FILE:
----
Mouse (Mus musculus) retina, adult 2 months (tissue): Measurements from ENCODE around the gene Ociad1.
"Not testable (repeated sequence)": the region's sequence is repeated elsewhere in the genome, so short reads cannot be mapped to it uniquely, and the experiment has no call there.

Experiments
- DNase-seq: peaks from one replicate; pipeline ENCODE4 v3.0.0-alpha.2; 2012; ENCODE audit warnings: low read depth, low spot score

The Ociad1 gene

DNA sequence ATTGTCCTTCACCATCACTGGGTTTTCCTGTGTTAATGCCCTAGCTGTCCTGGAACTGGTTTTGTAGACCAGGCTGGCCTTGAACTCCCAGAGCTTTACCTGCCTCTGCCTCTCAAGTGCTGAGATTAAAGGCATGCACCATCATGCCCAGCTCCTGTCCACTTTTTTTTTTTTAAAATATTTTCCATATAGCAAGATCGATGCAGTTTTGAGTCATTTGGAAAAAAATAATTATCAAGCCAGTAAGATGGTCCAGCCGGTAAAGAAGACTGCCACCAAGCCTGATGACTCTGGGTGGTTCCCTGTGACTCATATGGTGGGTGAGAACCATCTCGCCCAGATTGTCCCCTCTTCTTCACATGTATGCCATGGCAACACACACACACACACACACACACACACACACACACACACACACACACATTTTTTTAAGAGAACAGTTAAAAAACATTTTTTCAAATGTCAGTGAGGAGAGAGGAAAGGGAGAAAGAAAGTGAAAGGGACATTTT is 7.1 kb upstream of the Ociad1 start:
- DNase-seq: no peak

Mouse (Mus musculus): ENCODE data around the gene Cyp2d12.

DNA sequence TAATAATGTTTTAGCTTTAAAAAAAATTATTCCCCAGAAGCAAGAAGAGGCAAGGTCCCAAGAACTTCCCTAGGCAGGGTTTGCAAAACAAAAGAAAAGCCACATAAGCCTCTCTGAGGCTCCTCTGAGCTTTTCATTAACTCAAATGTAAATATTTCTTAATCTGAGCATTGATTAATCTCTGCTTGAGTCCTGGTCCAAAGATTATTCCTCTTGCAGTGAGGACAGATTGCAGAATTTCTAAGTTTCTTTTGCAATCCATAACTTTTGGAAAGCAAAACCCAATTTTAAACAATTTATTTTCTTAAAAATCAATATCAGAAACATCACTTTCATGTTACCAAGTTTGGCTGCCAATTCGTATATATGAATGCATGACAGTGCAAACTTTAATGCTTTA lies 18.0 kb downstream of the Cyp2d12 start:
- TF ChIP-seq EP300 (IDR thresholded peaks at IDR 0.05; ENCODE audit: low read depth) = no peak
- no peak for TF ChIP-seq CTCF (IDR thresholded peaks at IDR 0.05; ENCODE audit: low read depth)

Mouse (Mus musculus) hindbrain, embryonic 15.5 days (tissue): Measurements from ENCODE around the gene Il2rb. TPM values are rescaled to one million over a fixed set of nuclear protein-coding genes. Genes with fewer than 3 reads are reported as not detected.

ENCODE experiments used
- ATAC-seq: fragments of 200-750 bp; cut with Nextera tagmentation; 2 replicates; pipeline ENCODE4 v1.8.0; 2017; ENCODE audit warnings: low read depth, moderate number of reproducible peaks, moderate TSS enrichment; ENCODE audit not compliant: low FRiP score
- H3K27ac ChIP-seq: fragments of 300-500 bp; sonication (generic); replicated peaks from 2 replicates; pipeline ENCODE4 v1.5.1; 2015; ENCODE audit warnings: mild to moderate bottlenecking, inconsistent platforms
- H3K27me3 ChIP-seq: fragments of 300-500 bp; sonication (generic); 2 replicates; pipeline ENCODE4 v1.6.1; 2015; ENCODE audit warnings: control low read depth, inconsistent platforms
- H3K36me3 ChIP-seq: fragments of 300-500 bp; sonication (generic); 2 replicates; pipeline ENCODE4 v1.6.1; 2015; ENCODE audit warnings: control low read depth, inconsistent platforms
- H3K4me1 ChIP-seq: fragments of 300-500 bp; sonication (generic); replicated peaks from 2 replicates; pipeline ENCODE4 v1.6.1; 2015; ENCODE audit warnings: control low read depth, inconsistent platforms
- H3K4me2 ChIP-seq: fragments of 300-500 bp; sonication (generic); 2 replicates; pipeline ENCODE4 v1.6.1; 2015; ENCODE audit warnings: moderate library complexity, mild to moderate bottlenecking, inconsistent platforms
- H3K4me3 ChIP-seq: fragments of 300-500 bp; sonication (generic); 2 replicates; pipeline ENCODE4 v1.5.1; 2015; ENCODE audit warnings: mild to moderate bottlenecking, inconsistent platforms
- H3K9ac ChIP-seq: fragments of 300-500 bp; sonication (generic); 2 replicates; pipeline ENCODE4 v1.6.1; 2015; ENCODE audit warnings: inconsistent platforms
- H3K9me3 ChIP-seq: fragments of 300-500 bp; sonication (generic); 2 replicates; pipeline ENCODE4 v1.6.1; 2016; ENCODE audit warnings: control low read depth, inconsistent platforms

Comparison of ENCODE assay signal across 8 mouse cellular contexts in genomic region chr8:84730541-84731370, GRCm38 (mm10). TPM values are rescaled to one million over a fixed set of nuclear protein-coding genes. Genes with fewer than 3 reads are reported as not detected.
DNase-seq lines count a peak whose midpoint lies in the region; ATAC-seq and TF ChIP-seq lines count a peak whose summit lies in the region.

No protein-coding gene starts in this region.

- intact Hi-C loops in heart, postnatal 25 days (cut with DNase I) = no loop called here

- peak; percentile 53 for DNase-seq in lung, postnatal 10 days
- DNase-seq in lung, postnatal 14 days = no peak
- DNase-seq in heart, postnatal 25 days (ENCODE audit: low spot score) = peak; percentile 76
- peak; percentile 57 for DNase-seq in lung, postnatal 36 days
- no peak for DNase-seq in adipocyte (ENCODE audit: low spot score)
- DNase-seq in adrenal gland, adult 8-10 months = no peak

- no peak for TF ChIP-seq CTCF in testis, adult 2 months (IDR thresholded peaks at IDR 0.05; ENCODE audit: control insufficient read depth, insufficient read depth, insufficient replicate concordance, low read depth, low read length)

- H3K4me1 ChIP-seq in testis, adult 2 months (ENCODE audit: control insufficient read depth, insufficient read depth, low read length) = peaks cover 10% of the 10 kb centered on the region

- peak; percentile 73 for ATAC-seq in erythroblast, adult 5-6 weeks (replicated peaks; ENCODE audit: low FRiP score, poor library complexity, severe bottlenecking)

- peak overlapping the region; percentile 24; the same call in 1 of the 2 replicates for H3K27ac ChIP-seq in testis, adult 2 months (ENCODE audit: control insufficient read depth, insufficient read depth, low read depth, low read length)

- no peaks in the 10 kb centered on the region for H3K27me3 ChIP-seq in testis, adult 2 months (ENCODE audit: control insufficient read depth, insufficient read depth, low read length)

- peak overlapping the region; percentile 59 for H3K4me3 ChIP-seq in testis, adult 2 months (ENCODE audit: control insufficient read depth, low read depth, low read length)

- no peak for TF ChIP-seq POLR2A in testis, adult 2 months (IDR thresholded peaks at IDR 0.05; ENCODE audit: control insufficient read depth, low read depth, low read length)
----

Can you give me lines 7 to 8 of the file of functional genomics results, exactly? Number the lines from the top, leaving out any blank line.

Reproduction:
- DNase-seq: no peak

Mouse (Mus musculus): ENCODE data around the gene Cyp2d12.